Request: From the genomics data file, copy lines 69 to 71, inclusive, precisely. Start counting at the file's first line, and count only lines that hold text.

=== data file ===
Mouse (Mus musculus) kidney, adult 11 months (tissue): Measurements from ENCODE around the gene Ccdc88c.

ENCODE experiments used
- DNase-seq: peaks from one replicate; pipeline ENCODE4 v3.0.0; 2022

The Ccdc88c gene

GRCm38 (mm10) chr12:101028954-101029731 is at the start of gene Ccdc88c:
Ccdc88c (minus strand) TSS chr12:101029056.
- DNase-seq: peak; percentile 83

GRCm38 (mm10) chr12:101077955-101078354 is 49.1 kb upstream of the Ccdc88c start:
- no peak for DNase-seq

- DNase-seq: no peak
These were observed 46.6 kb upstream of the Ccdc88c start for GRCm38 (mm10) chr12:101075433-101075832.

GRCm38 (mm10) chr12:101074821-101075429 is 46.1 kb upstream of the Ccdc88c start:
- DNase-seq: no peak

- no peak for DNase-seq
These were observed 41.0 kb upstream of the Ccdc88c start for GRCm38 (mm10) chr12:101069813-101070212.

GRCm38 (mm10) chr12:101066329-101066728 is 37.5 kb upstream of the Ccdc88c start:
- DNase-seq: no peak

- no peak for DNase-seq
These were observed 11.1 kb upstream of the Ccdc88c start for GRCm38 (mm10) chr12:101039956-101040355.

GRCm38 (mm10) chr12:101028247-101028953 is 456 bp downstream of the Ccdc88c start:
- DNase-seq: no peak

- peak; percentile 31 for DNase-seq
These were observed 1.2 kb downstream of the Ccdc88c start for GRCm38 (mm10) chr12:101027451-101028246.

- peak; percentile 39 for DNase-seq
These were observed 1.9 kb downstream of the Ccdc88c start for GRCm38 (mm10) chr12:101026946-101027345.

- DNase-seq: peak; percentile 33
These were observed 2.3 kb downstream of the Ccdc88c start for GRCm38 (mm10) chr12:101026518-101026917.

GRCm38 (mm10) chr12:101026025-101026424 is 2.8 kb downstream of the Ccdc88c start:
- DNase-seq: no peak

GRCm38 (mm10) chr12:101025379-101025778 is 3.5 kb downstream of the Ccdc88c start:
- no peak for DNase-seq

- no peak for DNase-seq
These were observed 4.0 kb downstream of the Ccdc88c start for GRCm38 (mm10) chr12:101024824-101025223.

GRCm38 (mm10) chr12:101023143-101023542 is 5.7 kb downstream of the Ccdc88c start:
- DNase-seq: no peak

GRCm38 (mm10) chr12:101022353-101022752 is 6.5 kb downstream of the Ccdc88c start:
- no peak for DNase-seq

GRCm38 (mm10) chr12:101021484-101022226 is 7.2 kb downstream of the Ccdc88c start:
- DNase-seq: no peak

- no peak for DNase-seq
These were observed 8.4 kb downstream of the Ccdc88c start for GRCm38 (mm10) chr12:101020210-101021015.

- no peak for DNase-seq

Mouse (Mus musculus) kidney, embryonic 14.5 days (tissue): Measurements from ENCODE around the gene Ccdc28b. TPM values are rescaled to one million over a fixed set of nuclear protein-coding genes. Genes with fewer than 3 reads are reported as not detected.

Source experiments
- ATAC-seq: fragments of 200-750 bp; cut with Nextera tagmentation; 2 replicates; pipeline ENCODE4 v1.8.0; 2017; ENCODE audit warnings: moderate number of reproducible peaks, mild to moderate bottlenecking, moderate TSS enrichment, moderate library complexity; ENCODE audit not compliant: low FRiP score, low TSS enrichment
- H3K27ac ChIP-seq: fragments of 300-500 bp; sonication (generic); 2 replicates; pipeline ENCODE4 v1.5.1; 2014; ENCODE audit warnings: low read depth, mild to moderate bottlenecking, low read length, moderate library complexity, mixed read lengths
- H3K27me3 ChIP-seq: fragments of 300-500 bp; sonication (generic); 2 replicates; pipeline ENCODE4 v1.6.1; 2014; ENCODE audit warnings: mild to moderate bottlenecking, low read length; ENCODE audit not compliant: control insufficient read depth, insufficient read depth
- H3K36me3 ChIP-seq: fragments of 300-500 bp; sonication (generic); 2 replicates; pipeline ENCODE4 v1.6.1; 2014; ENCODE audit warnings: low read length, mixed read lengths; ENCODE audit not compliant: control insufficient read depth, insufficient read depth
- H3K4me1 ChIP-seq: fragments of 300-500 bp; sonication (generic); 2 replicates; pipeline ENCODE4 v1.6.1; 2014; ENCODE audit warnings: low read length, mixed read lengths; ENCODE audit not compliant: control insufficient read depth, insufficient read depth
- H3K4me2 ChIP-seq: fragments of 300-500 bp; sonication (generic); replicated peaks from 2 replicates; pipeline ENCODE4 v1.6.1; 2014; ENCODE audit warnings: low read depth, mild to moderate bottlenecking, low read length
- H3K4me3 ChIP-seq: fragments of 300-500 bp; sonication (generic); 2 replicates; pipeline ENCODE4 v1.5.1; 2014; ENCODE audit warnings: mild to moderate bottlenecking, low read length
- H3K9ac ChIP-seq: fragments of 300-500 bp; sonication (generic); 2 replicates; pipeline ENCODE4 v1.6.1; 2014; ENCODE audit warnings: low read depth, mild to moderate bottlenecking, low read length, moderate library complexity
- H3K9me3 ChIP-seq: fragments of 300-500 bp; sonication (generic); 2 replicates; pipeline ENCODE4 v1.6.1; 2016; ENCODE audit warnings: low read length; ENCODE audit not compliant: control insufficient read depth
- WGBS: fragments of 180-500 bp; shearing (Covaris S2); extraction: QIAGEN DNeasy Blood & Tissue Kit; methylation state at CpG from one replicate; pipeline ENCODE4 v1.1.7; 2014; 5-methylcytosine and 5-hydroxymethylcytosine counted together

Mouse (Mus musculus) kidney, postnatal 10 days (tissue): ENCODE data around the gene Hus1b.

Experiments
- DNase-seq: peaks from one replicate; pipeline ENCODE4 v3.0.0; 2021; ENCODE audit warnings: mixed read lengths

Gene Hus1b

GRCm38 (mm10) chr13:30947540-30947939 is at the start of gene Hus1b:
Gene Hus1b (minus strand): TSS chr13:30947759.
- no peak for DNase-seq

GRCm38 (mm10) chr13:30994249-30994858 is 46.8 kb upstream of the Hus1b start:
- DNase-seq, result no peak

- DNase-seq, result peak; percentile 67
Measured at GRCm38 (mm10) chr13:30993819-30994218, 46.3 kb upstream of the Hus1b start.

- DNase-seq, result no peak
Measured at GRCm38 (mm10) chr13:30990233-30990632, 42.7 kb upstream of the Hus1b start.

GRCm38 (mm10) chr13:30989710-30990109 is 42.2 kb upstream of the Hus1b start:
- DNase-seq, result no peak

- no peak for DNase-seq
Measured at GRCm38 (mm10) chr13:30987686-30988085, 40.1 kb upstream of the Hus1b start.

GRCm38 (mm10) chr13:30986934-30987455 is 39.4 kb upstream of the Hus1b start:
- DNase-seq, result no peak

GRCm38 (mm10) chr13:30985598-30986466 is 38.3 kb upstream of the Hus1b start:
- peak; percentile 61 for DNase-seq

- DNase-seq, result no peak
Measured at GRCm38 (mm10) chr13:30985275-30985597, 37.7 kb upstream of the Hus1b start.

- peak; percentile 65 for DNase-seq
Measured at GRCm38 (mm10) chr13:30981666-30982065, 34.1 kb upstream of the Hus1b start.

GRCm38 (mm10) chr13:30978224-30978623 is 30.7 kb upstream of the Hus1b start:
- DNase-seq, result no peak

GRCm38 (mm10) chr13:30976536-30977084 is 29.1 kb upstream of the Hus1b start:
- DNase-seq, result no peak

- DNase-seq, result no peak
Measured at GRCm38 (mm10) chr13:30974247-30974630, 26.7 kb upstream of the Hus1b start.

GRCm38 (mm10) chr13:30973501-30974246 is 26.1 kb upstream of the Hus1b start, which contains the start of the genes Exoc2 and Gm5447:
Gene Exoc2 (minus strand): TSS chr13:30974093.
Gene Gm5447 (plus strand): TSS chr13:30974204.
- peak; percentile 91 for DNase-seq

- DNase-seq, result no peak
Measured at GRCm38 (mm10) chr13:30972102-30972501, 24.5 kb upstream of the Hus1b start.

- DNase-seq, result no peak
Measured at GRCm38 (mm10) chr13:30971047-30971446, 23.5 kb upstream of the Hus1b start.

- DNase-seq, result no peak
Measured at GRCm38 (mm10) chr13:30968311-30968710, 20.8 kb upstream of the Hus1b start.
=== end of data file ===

- DNase-seq, result no peak

- no peak for DNase-seq
Measured at GRCm38 (mm10) chr13:30987686-30988085, 40.1 kb upstream of the Hus1b start.